The 4 P’s of Silicon Valley Risk Capital
An unrolled tweetstorm of low technicality about the Silicon Valley model of risk capital and its impending disruption by ICO rounds. Get more like this in un-unrolled form at @ecoinomia.
The “4 P’s” of Silicon Valley Risk Capital:
1. Parent shopping
2. Power laws
3. Poker nights
4. Pension funds
People who complain about how badly something is run often simply miss how unlikely it was that this thing came together in the first place, and how many things have to fit together to make it work. There’s been dozens of attempts to copy the SV model, with modest success.
Risk capital is a hybrid model to fund high risk tech R&D before usability is established. It competes against corporate R&D which can marshal more funds and resources. The main drawback of corp R&D is the “single parent” problem.
In a hierarchy, ultimately one person decides over funding for early stage tech. At that point, both false negatives and false positives still abound, so single decision points are single points of failure. Parent shopping biases this upwards by offering a choice between funds.
Collective decision making under uncertainty works quite well under normal distribution, where divergence in opinions should converge to the mean. Everything in risk capital runs on exponential distributions though, or vulgo: power laws.
A tiny number of portfolio picks will yield big money, while most others go bust or drag on. This is a “rigged lottery” model, where you can rig the lottery (increase the chance of a money pick) by competence and due diligence. This is why unfiltered crowd decisions don’t work.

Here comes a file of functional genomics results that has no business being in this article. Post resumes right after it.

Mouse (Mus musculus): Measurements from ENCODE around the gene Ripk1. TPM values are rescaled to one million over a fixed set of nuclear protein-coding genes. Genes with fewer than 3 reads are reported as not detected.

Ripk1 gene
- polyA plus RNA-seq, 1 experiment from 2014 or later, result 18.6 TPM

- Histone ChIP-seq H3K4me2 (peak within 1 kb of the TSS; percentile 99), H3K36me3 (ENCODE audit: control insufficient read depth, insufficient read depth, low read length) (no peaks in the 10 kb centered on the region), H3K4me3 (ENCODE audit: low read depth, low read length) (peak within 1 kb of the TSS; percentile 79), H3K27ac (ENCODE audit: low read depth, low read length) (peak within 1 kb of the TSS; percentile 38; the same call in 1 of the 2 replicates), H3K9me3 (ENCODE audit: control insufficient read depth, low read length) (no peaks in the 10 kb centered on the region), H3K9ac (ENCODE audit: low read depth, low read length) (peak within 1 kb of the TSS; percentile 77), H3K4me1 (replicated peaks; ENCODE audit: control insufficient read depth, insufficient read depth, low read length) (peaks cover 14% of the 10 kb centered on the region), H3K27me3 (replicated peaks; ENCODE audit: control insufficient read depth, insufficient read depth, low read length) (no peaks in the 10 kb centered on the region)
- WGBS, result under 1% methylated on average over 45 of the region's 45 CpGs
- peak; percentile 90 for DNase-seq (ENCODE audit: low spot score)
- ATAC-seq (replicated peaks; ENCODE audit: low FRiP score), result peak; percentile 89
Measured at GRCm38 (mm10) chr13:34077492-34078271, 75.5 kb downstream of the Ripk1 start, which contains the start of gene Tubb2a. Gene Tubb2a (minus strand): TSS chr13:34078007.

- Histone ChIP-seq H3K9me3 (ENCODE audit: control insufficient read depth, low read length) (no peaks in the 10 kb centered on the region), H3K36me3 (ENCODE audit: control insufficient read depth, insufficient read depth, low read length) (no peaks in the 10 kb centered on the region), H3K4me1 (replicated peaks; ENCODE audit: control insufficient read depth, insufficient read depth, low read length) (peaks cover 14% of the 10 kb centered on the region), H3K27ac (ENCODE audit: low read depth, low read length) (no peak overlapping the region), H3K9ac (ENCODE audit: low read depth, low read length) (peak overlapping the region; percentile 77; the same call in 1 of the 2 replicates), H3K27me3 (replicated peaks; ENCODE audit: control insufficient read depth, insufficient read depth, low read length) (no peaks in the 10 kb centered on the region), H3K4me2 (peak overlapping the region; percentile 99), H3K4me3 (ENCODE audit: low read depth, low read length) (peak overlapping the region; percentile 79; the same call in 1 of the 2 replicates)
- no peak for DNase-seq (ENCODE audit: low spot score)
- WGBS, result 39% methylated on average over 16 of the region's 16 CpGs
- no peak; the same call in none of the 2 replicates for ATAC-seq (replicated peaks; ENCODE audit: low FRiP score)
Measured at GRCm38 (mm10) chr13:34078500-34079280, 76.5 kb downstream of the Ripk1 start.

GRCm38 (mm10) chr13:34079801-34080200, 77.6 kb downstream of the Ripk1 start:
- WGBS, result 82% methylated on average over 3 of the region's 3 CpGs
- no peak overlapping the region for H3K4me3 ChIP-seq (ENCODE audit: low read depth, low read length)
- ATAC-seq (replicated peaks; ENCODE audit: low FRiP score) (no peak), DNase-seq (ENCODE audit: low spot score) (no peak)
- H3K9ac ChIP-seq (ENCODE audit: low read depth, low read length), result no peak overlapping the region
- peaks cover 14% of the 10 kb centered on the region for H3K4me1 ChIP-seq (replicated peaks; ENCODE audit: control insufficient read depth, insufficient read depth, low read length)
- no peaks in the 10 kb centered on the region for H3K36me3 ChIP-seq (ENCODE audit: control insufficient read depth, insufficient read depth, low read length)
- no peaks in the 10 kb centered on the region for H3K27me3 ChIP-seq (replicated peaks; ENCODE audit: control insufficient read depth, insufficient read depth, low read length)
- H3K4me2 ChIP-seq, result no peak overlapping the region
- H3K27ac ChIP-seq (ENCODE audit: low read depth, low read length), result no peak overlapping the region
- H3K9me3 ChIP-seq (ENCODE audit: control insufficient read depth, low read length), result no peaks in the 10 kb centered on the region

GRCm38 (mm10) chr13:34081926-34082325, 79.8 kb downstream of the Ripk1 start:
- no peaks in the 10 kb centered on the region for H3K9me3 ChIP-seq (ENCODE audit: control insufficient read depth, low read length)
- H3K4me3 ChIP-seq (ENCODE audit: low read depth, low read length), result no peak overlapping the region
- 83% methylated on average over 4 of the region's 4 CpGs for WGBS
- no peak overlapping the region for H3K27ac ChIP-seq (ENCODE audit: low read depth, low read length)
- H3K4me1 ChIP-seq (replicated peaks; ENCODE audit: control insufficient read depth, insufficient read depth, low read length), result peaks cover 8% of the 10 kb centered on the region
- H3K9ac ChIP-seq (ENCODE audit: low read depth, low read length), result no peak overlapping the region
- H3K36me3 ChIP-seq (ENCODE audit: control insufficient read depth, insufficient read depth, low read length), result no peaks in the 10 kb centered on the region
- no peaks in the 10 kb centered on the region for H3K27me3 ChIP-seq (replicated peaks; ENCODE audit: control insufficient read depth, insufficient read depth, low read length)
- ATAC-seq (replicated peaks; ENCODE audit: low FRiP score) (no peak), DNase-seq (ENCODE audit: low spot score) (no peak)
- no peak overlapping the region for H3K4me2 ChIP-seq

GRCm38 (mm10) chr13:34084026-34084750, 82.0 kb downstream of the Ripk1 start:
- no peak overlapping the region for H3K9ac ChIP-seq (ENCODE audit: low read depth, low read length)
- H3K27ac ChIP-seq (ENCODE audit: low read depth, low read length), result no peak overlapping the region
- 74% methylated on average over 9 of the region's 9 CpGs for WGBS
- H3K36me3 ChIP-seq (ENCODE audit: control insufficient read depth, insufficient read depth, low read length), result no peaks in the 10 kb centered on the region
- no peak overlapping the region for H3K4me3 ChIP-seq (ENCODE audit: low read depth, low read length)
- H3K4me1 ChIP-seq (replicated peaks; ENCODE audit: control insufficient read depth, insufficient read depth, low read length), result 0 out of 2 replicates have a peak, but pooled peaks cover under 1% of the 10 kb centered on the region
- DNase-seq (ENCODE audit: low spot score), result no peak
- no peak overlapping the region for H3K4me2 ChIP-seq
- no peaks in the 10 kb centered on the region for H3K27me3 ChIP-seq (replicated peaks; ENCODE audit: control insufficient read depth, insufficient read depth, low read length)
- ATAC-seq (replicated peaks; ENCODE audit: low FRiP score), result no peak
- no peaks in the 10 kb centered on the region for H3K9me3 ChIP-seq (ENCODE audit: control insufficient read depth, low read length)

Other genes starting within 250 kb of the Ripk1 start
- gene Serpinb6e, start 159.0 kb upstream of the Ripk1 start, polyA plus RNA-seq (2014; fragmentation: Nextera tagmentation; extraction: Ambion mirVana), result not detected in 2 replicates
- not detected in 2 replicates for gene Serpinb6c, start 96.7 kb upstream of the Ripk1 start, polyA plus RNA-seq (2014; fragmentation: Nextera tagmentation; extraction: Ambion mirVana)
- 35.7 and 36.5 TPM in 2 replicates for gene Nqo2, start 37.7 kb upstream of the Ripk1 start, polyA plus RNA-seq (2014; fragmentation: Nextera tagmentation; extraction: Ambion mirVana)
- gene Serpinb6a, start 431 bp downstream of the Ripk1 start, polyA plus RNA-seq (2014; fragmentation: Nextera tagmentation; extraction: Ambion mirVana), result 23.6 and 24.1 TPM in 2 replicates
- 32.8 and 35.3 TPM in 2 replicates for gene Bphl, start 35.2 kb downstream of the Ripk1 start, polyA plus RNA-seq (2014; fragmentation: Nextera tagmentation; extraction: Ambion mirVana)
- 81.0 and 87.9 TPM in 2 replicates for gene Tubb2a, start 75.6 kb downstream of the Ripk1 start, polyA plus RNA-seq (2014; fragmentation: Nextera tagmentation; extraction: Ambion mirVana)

This does not mean VCs always get it right, at that stage the chances of failure are still exorbitant. Even a .300 batter will strike out frequently, and a Mendoza line batter have his day in the sun, but in the long run, small differences in probability matter.
Billy Beane, GM of the Oakland A’s and inventor of “Moneyball”, was not a statistician. But he was a poker player. There is very little real statistical acumen in the VC world but a lot of all-night poker games. Turns out this might be just the right level.
VC requires a fair amount of “unreasonableness” (acc. to GB Shaw) and the search for overlooked and undervalued ideas. The most important task is to sift through large numbers of lottery tickets quickly to zoom in on the few that might work out.
Most of the quant work in VC is utterly utterly pedestrian, but for the task, which requires a mix of quant, technical understanding, bullshit detection and gut instinct, that seems sufficient for most players. Usually the economics is what kills them.
VCs are open-ended risk funnels that stretch out over years. In the end, they turn exorbitant risk into manageable risk for a small group of institutional clients who are looking to add some risk diversification (and spice) to their portfolios.
Because of the power law/lottery/winner-takes-all auction aspects of the market, very few pre PE funds are public. Not having to disclose intermediate results (to reduce meddling) is key to survival.
It’s also key to frequent bouts of collective exuberance when institutional safeguards fail and the gold rush is on. Or the bitgold rush…
So is the VC industry up for “disruption”? Possibly. But not by adding naivité, lack of due diligence, overfunding or roping in maxed out credit carders. The first step to disruption is to understand what you disrupt. 🔚
The original tweetstorm appeared on @ecoinomia. The text has been slightly fixed and it might still evolve into a real essay. Oliver Beige is an industrial engineer turned economist (PhD Berkeley, MBA Illinois, MSIE Karlsruhe) who is focusing on how technologies (machine learning, blockchain) might change the value creation between markets and enterprises.